|Date of birth:||March 31, 1903|
|Place of birth:||Chicago, Illinois, United States|
|Date of death:||August 18, 1965(aged 62)|
|Place of death:||Los Angeles, California, United States|
|Position(s):||Fullback, Halfback, Quarterback|
|Height:||5 ft 7 in (1.70 m)|
|Weight:||157 lb (71 kg)|
|High school:||Englewood (IL)|
|Career highlights and awards|
|Playing stats at|
Arthur F. Folz a.k.a. Art Foltz (March 31, 1903 - August 18, 1965) was a professional football player who played with the Chicago Cardinals of the National Football League from 1923 until 1925. He is best known for a role he played in a scandal that involved Folz hiring a group of high school football players from his alma mater, Chicago's Engelwood High School, to play for the Milwaukee Badgers, against the Cardinals. During the recruitment, Folz reportedly told the high schoolers that the game was a "practice game" and would in no part affect their amateur status.
The plan would ensure an inferior opponent for Chicago. The game was then used to help prop up their win-loss percentage and as a chance of wrestling away the 1925 NFL Championship away from the first place Pottsville Maroons. For his involvement, Folz was barred from playing football in the NFL for life by NFL President Joseph Carr. However, in 1926, Folz's lifetime ban was lifted, probably to prevent him from going the first American Football League; even so, he chose not to return to pro football.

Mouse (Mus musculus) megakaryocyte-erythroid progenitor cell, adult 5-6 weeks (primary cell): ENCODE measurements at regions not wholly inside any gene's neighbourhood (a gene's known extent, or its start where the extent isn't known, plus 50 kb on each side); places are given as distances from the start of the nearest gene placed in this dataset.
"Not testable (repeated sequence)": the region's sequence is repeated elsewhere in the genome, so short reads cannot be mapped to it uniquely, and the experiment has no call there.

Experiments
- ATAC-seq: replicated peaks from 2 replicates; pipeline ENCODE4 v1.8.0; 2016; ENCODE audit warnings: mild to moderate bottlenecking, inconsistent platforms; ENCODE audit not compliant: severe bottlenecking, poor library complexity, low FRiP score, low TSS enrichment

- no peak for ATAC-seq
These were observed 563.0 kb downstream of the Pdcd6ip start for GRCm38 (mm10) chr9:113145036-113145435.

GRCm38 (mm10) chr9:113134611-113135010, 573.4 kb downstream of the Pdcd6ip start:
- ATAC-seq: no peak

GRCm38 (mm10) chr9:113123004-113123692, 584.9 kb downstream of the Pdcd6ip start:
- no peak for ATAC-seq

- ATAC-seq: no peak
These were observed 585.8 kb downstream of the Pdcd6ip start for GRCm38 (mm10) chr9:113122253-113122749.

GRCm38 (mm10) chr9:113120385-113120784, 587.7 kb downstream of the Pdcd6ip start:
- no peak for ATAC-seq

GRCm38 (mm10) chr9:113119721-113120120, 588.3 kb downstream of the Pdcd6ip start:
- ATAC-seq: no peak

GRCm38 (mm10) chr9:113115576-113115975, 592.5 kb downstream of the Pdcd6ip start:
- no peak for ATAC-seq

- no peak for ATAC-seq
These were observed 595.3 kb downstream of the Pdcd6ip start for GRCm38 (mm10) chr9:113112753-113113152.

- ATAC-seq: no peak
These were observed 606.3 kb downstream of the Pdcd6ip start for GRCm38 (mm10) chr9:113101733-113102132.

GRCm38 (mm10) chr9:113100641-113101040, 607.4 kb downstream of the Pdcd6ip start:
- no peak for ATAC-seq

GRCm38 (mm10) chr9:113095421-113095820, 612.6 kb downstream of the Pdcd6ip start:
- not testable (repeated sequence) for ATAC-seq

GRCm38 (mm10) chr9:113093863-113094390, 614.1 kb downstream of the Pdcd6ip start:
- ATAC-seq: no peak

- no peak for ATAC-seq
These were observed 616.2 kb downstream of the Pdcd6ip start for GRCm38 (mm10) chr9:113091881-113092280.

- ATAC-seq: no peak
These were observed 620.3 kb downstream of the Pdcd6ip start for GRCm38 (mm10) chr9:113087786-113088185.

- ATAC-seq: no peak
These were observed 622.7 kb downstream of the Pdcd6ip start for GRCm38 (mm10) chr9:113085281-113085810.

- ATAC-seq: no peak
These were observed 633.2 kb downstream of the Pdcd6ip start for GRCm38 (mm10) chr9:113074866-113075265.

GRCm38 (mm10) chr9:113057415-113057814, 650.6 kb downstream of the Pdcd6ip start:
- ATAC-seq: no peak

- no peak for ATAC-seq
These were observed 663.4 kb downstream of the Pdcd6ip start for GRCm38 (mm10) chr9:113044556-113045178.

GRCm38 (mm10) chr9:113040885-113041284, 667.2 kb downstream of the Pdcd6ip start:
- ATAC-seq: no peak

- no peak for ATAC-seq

The scandal also played a role in the 1925 NFL Championship controversy.
See also 
- The Greatest High School Rivalry in Illinois
- In Pottsville, Maroons are still champs
- Fleming, David (2008-01-30). "Pottsville, Pa. and Cardinals each claim rights to 1925 NFL title". ESPN. Retrieved 2008-08-05.
- Fleming, David (2007). Breaker Boys: The NFL's Greatest Team and the Stolen 1925 Championship. ESPN. ISBN 1-933060-35-2.
- Peterson, Robert W. (1997). Pigskin: The Early Years of Pro Football. Oxford University Press. ISBN 0-19-511913-4.
- Joe Horrigan (1984). "Joe Carr". Coffin Corner (Professional Football Researchers Association) 6 (5-6): 1–4.
- Chris Willis (2003). "Joe Carr VisionU". Coffin Corner (Professional Football Researchers Association) 25 (5): 1–3.
- Bob Carroll. "Red Equals Green". Coffin Corner (Professional Football Researchers Association): 1–6.